Climate Change And Tropical Storms: A Catastrophic Pair
While the frequency of tropical storms may be constant, climate change is increasing their intensity.
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The economic, social, physical, and psychological impacts of tropical storms are devastating for coastal communities. While hurricanes, typhoons, and tornadoes are part of a natural climate system, their intensity across the globe has risen since the 1970s. In the foreseeable future, the number of such events may not necessarily increase, but their destructive power will be higher as a result of climate change. Additionally, rising sea levels and growing coastal populations are likely to exacerbate the impacts of tropical storms. Scientists are redefining our understanding of how climate change and global warming affect hurricane activity, and research is providing sufficient evidence to link individual tropical storms to global warming. As a result of global warming, the probability of storms with the intensity of Hurricane Harvey, which caused catastrophic flooding and deaths in the US states of Texas and Louisiana in 2017, has increased from once every 100 years to once every 16 years.
The frequency and intensity of storms vary annually, making it challenging to understand accurate patterns over time. Satellite technology allows researchers to consistently track tropical storms and predict their strength and probably path. Since 2000, there has been an increase in the number of category 4 and 5 hurricanes that reached the North American coastline. Hurricane Harvey (2017) and Hurricane Dorian (2019) dumped unprecedented levels of precipitation along the Atlantic coast of the United States (US). There is also evidence that typhoons along the western North Pacific are intensifying. In March 2019, Cyclone Idai landed on the east coast of Africa, causing an overwhelming volume of rainfall in Mozambique and Zimbabwe. The cyclone was the first intense tropical storm to hit the region in over a decade and served as a clear indication that the growing intensity of storms is a global trend.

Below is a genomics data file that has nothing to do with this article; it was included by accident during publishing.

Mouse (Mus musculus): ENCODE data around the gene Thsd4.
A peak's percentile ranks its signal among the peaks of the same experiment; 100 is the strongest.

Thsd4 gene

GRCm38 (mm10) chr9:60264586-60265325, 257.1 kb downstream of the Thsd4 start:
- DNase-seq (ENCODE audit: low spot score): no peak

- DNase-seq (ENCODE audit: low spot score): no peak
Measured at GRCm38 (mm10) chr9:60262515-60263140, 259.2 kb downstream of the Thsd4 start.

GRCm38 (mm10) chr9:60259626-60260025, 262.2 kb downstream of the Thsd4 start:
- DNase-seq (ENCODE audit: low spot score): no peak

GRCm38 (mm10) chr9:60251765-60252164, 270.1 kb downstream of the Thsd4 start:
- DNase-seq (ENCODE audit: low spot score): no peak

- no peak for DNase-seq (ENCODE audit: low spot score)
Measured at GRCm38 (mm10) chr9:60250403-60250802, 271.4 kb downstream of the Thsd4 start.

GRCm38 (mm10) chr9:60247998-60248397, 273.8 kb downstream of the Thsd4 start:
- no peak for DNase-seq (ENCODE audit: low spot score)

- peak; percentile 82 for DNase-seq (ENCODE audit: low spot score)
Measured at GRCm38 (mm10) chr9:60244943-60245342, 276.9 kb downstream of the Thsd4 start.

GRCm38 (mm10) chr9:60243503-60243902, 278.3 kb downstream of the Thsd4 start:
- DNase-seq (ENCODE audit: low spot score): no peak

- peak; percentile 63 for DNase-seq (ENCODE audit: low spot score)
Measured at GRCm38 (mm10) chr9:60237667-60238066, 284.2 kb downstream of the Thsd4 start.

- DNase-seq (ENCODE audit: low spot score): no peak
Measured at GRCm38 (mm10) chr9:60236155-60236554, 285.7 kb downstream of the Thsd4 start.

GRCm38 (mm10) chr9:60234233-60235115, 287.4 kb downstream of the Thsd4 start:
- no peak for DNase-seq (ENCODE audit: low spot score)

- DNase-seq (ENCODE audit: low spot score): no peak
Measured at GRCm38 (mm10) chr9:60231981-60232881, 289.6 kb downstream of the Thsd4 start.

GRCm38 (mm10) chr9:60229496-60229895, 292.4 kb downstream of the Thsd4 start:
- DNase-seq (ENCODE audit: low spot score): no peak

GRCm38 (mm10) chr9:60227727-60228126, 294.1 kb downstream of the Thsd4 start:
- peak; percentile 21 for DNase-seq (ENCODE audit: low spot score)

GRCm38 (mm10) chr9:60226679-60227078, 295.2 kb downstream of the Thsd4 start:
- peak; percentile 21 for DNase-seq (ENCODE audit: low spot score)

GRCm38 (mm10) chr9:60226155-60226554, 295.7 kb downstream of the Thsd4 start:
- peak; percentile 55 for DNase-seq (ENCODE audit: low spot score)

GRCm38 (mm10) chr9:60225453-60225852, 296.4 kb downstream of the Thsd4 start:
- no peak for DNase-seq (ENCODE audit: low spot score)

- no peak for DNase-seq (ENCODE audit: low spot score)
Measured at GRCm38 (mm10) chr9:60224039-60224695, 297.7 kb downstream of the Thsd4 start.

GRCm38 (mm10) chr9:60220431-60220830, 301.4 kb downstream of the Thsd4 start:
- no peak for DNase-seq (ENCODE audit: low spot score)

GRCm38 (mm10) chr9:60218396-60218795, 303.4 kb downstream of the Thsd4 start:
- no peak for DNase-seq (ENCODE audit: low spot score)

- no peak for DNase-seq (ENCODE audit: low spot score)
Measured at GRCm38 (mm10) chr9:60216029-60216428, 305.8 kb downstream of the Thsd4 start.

Why Are Tropical Storms Increasing?
Oceans absorb the greatest percentage of energy/heat generated due to carbon emissions. For example, between 1971 and 2015, the world's oceans absorbed 93% of the excess warmth. Human-attributed global warming results in conditions that increase the intensity of natural weather phenomena. Since 1970, the ocean temperature has risen at a rate of about 0.1 °C per decade, with the North Atlantic Ocean experiencing the greatest impact. As the oceans warm, water expands, which combined with melting ice at the poles, has led to a rise in sea level. This trend is likely to continue as the Earth becomes warmer in the following decades. More water along shores strengthens tropical storms, enabling them to reach further inland. Growing coastal populations also increase the destructive potential of tropical cyclones. Given that approximately 40% of the American population lives in coastal regions, these areas are experiencing higher population growth than ones inland.
Warm Oceans Fueling Tropical Storms